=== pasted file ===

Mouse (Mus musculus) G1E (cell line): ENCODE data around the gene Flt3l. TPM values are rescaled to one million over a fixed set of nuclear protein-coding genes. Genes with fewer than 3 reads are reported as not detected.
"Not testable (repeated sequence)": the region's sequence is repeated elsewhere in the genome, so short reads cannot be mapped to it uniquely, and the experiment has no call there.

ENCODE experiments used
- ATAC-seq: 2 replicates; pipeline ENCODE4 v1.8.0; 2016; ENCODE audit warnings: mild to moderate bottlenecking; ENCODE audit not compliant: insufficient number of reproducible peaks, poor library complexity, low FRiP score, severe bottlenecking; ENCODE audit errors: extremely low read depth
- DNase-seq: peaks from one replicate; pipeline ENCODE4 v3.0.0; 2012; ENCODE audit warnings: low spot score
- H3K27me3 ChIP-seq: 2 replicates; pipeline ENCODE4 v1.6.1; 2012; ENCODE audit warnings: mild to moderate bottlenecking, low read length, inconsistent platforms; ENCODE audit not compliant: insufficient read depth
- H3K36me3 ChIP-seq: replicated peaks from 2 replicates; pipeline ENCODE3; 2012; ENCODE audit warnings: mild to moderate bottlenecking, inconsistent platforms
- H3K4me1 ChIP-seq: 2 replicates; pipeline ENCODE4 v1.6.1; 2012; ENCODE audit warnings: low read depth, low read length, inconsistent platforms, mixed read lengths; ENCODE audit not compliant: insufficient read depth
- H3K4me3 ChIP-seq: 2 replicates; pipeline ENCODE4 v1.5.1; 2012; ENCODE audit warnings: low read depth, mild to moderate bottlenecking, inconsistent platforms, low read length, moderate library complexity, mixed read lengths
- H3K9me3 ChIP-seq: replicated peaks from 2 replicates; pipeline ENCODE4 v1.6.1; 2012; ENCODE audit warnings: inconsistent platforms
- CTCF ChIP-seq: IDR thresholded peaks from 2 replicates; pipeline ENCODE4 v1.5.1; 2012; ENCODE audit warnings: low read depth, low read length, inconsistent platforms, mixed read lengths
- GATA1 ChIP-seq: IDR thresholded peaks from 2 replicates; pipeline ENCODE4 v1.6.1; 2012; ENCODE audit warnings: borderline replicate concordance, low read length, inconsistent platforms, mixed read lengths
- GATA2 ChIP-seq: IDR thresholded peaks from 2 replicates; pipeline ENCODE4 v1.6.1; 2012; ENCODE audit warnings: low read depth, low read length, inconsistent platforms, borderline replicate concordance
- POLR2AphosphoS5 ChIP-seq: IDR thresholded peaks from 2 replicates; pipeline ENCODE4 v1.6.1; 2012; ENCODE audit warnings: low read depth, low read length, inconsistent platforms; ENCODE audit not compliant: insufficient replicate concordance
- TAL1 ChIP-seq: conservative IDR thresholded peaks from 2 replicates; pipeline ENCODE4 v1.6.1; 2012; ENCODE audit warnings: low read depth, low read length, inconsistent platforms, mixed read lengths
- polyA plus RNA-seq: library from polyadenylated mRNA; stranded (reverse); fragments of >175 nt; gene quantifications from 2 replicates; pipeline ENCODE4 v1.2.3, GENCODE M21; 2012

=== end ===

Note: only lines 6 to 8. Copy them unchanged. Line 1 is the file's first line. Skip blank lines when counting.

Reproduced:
- H3K27me3 ChIP-seq: 2 replicates; pipeline ENCODE4 v1.6.1; 2012; ENCODE audit warnings: mild to moderate bottlenecking, low read length, inconsistent platforms; ENCODE audit not compliant: insufficient read depth
- H3K36me3 ChIP-seq: replicated peaks from 2 replicates; pipeline ENCODE3; 2012; ENCODE audit warnings: mild to moderate bottlenecking, inconsistent platforms
- H3K4me1 ChIP-seq: 2 replicates; pipeline ENCODE4 v1.6.1; 2012; ENCODE audit warnings: low read depth, low read length, inconsistent platforms, mixed read lengths; ENCODE audit not compliant: insufficient read depth